I think one of the reasons God put me in the path of the life of Father Seraphim, is that I, too, am a crippled and deformed Christian. I love God with my mind, my strength, even my soul, but I do not love him well with my heart. My Restoration Movement upbringing, and my lifelong training in various fora of academia, have certainly developed my mind. But it has left atrophied and stunted that central part of me that is the heart.
‘Ye shall know the truth, and the truth shall make you free.’ Without truth there is no Christianity, and without knowledge of Christian truth one cannot be a Christian. And the end of this knowledge is not power, what science wishes; nor is it consolation or comfort or security or ego-bolstering, whatever the cults of the subjective desire. Its end is freedom, Christian, Divine-human freedom, the freedom of men, the sons of God.
The knowledge that brings freedom is beyond any subject-object categorization; it is knowledge in which the whole man participates, which informs the human being in his entirety. It is gained not by research or special experiences, but by living a Christian life, with the aid of the sacraments, prayer, fasting–and our encounters with other human beings. It is not a knowledge of which one can say, ‘I know (or have experienced) this or that,’ but one which is revealed in all that one does, alone or in company, and is present in all that one thinks. The Christian desires to be one with the Truth, Who is Christ Jesus; and so the Christian is what he knows. He who rejects Christ does not know Him; he who accepts Him but does not live the fully Christian life, does not know Him fully. Only the deified man knows fully–as fully as man may know; the rest of us are merely striving to be Christians, that is, knowers.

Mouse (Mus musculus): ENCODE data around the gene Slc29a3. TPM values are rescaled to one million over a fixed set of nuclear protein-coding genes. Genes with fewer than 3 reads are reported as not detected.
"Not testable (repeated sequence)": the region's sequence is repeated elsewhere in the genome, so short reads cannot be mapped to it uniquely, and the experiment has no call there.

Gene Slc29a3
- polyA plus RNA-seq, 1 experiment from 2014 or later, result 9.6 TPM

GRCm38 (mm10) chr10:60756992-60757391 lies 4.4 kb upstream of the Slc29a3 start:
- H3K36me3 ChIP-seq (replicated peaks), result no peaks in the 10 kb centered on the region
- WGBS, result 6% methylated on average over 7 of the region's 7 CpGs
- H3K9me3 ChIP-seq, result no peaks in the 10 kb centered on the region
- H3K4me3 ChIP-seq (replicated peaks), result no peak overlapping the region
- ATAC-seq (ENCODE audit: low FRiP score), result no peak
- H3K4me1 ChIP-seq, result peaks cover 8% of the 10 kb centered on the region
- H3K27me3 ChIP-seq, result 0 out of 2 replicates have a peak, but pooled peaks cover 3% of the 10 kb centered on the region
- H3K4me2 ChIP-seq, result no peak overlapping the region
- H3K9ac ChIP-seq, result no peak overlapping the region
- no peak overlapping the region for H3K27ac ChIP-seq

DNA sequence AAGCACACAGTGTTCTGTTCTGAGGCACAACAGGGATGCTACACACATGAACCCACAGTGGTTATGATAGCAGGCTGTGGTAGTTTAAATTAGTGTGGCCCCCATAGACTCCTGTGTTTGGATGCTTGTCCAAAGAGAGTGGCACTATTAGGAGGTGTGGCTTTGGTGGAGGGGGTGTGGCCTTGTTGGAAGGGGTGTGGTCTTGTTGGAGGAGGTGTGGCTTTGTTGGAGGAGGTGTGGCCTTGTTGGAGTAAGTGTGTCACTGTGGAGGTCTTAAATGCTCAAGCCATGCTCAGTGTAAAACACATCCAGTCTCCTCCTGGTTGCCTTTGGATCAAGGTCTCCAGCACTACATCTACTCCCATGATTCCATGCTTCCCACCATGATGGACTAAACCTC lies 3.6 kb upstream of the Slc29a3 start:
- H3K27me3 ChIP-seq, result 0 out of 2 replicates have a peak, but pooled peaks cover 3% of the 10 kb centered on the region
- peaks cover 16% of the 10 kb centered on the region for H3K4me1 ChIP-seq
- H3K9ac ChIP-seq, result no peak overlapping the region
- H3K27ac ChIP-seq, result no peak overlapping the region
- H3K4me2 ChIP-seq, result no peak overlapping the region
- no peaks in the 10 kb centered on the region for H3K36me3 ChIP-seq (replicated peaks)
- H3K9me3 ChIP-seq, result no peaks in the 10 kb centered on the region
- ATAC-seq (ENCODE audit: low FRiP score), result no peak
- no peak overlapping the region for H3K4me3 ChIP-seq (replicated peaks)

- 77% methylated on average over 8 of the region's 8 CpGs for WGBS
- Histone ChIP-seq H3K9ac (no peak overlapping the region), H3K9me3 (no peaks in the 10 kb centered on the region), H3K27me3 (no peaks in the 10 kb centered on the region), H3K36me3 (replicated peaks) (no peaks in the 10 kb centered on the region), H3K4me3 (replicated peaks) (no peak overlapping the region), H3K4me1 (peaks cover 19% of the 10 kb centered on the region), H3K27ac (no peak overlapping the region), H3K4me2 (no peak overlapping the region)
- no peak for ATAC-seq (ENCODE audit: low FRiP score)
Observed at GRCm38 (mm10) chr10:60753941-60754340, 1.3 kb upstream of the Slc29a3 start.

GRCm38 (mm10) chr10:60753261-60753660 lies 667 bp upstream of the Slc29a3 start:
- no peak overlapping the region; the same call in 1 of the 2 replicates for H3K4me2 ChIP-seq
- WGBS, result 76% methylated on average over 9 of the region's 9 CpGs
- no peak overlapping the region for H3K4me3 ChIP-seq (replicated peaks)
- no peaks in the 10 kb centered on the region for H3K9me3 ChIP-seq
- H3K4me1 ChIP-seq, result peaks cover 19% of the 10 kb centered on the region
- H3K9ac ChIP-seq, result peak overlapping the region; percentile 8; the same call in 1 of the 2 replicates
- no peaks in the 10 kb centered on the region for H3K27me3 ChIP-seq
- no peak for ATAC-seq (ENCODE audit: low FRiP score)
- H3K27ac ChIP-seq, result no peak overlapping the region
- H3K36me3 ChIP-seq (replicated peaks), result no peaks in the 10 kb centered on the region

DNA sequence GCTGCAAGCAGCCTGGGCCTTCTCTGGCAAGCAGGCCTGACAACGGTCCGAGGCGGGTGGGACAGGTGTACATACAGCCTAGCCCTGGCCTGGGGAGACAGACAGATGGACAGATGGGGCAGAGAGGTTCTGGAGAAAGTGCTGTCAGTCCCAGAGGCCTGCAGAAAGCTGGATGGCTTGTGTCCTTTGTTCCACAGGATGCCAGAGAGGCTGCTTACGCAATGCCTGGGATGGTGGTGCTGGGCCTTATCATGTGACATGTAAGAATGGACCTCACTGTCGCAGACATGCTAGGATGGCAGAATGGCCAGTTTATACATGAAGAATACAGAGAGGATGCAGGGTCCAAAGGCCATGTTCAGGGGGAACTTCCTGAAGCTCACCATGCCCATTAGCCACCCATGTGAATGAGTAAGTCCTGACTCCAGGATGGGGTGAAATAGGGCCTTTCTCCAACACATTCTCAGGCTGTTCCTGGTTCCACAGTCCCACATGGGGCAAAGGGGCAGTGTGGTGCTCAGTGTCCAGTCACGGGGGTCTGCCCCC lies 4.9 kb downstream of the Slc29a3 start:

Just as it was with Father Seraphim, it is the life of the Church, the wholeness of Orthodox worship, the Sacraments, that have opened the pathway to the heart, and to the experience of the union with God. By Father Seraphim’s intercessions (and here), I have come to a greater (though still extremely limited) understanding of the relationship of prayer, especially the Jesus prayer, and the heart. And it is changing me.
The last great writing project I had here on this blog was my series on true philosophia. Earlier this year I began a series of reflections on St. Gregory Palamas’ Dialogue, but that series lies languishing. I am finding it ever more difficult to write of my faith from the standpoint I am most used to do: that of the intellect.
Do not mistake: I am not denying the intellect, or the service of the intellect to Christ and his Church. Heavens, where would I be without some of the reading I’ve done on Orthodoxy which is expressed in distinctly and challenging intellectual terms. My favorite Orthodox reading is still history and theology. Metropolitan Hierotheos’ The Person in the Orthodox Tradition graces my shelves (though as yet unread).
But I clearly have made a shift in the working out of my salvation with fear and trembling. It is to unite my mind and my strength, my soul, in the heart in prayer and obedience to Christ. Thankfully, I have Father Seraphim as a guide and exemplar.